Well, rates are at it again.Early forecasts from Society of Human Resource Management and PwC’s Health Research Institute are projecting that employers will see an average increase of 6% on their health benefits costs in 2019. When you consider that rates have been climbing year over year at this rate – or even higher – it makes you wonder if we’re ever going to catch a break.
While employers and employees alike are disappointed and frustrated at the ever-growing cost of health insurance, its cause really isn’t all that mysterious. Health insurance premiums are going up because healthcare prices are going up…for a slew of reasons: expensive specialty drugs, chronic illness, an aging population and provider mega-mergers, just to name a few.
"The economy, wages and the Consumer Price Index are not growing at the same rate as health-care costs, and that's troubling,” explained Barbara Gniewek, principal at PwC. “Health care accounts for 12 percent of wages, double what it was 30 years ago, and that's without accounting for inflation."
The average increase is expected to be 6%, but just what the increase will be for your organization and your employees really depends on who you are.
How Rising Benefits Costs are Impacting Small Businesses
Historically, small businesses (those with less than 500 employees) have felt more of the pain from annual increases in health insurance rates than larger companies mainly because big claims have a greater impact on these groups than they do on mid-sized and large organizations.
In fact, many of these organizations see 10-30% hikes from one year to another. And often, smaller businesses have more limited budgets to devote to benefits – making the pinch of climbing health insurance costs even tighter.
How Rising Benefits Costs Are Impacting Employees
If you think employers have it bad, consider the plight of their employees. Health benefit costs are growing at two times the rate of wage increases, which is projected to be just over 3% in 2019.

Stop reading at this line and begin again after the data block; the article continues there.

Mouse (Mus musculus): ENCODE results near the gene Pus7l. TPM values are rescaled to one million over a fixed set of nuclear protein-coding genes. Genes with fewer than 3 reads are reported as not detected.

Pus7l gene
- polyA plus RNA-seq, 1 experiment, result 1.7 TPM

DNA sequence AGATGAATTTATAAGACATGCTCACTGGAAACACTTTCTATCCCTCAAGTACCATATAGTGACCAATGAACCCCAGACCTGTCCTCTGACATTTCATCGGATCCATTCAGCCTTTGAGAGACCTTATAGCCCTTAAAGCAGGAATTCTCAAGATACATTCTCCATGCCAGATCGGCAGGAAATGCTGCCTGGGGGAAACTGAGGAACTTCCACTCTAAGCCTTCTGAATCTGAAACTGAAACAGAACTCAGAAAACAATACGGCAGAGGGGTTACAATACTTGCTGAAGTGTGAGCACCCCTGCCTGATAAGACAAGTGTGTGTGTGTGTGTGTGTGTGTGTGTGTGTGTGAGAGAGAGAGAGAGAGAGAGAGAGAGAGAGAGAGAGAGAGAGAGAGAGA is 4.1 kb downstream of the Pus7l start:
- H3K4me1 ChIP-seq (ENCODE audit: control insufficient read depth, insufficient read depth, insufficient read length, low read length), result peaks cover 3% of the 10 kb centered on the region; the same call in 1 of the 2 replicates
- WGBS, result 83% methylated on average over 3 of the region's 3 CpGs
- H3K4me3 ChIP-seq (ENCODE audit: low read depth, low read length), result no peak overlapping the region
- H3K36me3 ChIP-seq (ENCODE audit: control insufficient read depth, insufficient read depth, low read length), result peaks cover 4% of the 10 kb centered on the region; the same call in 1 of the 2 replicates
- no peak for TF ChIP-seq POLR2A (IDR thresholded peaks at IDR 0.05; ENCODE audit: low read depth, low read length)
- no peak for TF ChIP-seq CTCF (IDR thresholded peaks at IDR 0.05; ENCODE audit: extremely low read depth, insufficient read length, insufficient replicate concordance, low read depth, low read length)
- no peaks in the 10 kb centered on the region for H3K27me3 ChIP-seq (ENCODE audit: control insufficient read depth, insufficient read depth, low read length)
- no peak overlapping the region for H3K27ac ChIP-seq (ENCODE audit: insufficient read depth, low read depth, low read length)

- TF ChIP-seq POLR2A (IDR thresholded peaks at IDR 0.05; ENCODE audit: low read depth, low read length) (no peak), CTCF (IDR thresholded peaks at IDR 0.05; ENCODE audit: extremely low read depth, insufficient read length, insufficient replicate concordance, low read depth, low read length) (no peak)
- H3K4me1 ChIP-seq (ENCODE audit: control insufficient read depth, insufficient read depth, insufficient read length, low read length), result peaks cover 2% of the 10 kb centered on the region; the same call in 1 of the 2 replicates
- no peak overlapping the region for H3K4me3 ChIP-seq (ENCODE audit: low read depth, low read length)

What's more, the 2017 United Benefit Advisors (UBA) Health Plan Survey showed that employees are carrying the brunt of the rising premiums. Last year, what was a 6% increase across the board resulted in employers paying just 1% more while employees covered the additional 5%. The increased cost ultimately chips away at their take-home pay – leaving even less income to cover other bills and discretionary expenses.
The Problem With Increased Benefits Costs
With employees facing increased premiums, higher in- and out-of-network deductibles, reduced prescription drug coverage, higher out-of-pocket maximums and in many cases a more limited network of providers, one has to wonder what affect this has on turnover.
Employers are trying. They’re grasping for solutions to the mounting problem of unaffordable benefits. Many are considering reducing coverage or switching to high-deductible plans as a means for keeping premiums down. Others are implementing a surcharge for adding a spouse that is able to obtain health insurance through their own employer. Unfortunately, these so-called “solutions” aren’t often very helpful. They may slightly lessen the rate of premium increases but they introduce a whole new set of problems. Employees feel the weight of cut benefits and their engagement suffers for it.
Companies are forced to find creative ways to help their employees stretch the almighty dollar, or they risk their top talent jumping ship. With unemployment at a historic low and turnover the highest it’s been in a decade, today’s war for talent is fierce.
How To Enhance Your Benefits Package
Given the growing costs associated with healthcare delivery, it seems the only surefire way to keep rates down is not to use it. Meanwhile, some companies are turning to technology (like telemedicine services), while others have investigated self-funding their insurance benefits altogether as ways of taking more control of their own costs.
But what about finding other ways to beef up your benefits package – adding something where usage is actually encouraged?
Many employers are relying on low-cost/high-value perks to compensate for the increasing healthcare prices and to help ease the burden of day-to-day expenses.
Employers of all sizes are seeing success with employee discount programs which can save employees hundreds – even thousands – of dollars during the year on their oil changes, at restaurants, on clothing for the family, for their vacations and more.
There are other solutions, of course – tuition reimbursement, gym memberships, on-site meals, and others you can read about in this article from Employee Benefit Advisor: Employees Increasingly Excited About Soft Perks and Company-Culture Benefits.
Whatever you decide to do, it’s clear that strategies are changing. The need to provide health insurance isn’t going away, but due to mounting costs, it’s no longer enough on its own. Adding other perks and company-culture benefits may be just the boost your employees need.
For more insight on what employees are looking for in a benefits package, browse through our ever-popular "ultimate collection" of employee perks and benefits statistics.